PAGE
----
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We are what we watch

November 3, 2008 - Betsy Bethel
We watch PBS cartoons at our house because 1) We like the shows and 2) It is one of two channels we get (the other is CBS). "Curious George," "DragonTales," "Clifford" and "Caillou" are some of our favorites. Emma likes them, too. (LOL!)

We don't do cable, satellite or digital for a variety of reasons, not the least of which is we don't need or want such instant access to all the violent and sexually explicit content. Commercials also drive us nuts.

As parents, we cannot be too careful about what media our young children consume. Their little brains are sponges. If we are trying to raise level-headed, respectful and non-whiny children, cartoons featuring, for example, that most famous of all sponges should be off limits to them.

But if you want your little ones to be aggressive, hateful, demanding and whiny, by all means, bring on the violent, hateful and disrespectful shows.

"Parents have been socialized to think that cartoon violence is harmless, but it's not," says Dr. Dimitri Christakis, co-author of a report on cartoon violence that appeared in the medical journal Pediatrics. "Speaking broadly, the link between on-screen violence and subsequent violent behavior is as strong as evidence that smoking causes lung cancer," Christakis said.

Why is this so hard for us to understand? Why do we think we aren't what we watch? As an adult, I STILL am affected by what I watch and read and witness.

How can it be that we can expect our little ones -- even infants -- to remain unaffected when they repeatedly witness certain behaviors? Don't we repeatedly show them the positive behaviors we want them to learn? Don't we consistently direct them AWAY from the negative behaviors we want them to avoid, either for their own safety or out of civil propriety?

Aren't we as parents RESPONSIBLE for teaching our children right from wrong?

I have seen how Emma is affected by the PBS shows she watches. She sings and dances happily to the theme songs. When playing with her toys, she acts out whole scenes from some of her favorites. Heck, she even absorbs the promotional messages on the channel. Just this morning, I said to her, "Let's see what's on PBS," and she giggled and said, "PBS dot org!" I'm so glad it was just that, rather than a jingle for the hottest new toy.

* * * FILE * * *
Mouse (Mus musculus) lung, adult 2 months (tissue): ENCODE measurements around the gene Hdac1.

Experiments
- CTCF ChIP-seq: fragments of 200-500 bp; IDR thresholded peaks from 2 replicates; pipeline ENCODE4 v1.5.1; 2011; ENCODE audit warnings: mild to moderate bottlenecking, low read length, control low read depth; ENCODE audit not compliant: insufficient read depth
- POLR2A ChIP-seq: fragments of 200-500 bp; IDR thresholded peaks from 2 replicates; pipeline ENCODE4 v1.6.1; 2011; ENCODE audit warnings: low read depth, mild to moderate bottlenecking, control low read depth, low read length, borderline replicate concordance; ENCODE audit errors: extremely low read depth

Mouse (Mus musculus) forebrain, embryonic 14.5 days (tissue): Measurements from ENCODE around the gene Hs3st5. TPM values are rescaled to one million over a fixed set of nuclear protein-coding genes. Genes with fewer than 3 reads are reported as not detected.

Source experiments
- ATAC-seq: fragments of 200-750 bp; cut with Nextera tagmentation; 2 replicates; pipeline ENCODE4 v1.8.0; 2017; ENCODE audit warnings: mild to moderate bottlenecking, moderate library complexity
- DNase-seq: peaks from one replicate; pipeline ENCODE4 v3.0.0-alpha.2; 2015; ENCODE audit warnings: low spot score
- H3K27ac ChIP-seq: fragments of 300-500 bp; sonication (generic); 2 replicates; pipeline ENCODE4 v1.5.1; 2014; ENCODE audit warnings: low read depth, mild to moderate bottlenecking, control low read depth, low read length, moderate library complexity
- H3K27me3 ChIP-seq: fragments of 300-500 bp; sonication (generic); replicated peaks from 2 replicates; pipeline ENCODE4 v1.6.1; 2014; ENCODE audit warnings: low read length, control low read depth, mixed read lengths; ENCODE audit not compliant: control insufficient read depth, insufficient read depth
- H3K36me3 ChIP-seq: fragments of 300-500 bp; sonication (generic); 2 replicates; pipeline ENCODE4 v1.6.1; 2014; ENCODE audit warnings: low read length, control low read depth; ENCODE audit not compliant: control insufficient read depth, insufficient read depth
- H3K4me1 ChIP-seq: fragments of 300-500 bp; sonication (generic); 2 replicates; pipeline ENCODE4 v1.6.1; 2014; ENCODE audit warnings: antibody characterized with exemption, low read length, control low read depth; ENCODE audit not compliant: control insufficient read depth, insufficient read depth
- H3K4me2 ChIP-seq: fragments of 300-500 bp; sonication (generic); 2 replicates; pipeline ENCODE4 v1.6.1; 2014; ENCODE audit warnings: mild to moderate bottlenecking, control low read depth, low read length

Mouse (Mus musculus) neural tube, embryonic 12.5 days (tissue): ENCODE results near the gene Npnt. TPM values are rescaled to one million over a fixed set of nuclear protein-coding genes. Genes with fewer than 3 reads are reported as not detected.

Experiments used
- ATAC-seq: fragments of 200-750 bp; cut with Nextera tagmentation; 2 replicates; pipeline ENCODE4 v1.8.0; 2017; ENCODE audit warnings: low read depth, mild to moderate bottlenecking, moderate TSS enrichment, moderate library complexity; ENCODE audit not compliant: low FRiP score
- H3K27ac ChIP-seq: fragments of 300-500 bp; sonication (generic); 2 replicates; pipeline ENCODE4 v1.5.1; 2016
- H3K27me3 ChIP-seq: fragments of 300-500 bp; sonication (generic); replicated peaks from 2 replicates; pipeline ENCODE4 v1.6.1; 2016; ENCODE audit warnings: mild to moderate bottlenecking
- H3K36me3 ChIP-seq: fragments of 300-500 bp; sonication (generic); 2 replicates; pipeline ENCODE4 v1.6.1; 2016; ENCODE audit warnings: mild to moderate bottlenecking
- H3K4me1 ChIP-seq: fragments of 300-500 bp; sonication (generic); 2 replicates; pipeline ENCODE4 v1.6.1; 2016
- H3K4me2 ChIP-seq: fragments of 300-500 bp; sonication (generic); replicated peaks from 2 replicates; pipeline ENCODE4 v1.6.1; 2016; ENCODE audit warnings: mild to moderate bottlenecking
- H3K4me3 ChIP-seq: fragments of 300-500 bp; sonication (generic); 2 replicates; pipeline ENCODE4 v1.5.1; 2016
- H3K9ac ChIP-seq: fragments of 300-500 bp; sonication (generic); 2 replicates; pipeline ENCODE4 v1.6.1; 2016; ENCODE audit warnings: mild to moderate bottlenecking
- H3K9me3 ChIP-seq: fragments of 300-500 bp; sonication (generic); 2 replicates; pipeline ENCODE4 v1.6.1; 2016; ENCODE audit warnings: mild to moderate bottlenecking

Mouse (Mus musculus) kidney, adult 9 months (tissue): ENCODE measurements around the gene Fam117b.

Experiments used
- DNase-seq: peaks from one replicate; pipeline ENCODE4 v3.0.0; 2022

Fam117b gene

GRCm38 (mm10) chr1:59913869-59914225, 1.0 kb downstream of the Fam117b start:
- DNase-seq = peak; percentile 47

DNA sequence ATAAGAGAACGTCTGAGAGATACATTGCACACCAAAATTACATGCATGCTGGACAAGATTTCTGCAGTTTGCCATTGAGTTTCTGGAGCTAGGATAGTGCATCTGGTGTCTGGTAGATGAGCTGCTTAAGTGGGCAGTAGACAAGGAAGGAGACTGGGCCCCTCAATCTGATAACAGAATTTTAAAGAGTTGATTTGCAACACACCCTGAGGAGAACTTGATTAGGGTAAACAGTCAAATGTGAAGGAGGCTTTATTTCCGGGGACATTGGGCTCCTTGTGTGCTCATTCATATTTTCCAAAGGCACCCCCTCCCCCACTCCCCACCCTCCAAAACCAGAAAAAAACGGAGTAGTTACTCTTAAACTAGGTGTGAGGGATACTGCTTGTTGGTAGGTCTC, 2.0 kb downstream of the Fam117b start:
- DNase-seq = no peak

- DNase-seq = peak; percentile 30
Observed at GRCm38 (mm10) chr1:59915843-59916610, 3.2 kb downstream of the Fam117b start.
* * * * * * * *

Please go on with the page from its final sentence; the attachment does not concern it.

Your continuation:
I have been saddened when friends have told me they see more and more young elementary school age children at the theaters seeing PG-13 and even R-rated movies.

Newsflash: "King Kong" and "Batman" and "Saw" are not kids' flicks! They are not harmless just because your child's classmates have seen them. You say your child isn't sensitive to that stuff? That he or she has thick skin and can handle it? That she never complains of nightmares?

Maybe so. But parents who allow their children to watch these movies (in addition to violent cartoons and don't even get me started on the video games), should not be surprised if Junior's teacher subsequently requests a meeting about his aggressive behavior.

I'm even concerned about the levels of violence in Disney movies that Emma watches like "Fox and the Hound" and "The Aristocats." I won't even let her watch my two favorites, "Beauty and the Beast" and "The Little Mermaid" because of the violence, let alone sit her down in front of an action movie or horror film!

It's not just little ones but teens also are affected by what they watch. A recent American Academy of Pediatrics study showed "teens exposed to high levels of televised sexual content (in the 90th percentile) were twice as likely to experience a pregnancy during the three-year period, compared to teens with lower levels of exposure (10th percentile)."

Love your weeknight bonding session with your teen watching "Beverly Hills 90210" or "Desperate Housewives"? Just be sure you also spend time talking about healthy sexual attitudes and prevention of pregnancy and STDs.

Having said all this, yes it's true my child is not an angel because she watches "Clifford," nor am I a violent person because I watched Looney Tunes as a kid. But pretending that what we allow into our children's moldable, developing brains has no lasting effect isn't just ignorant, it's downright dangerous.


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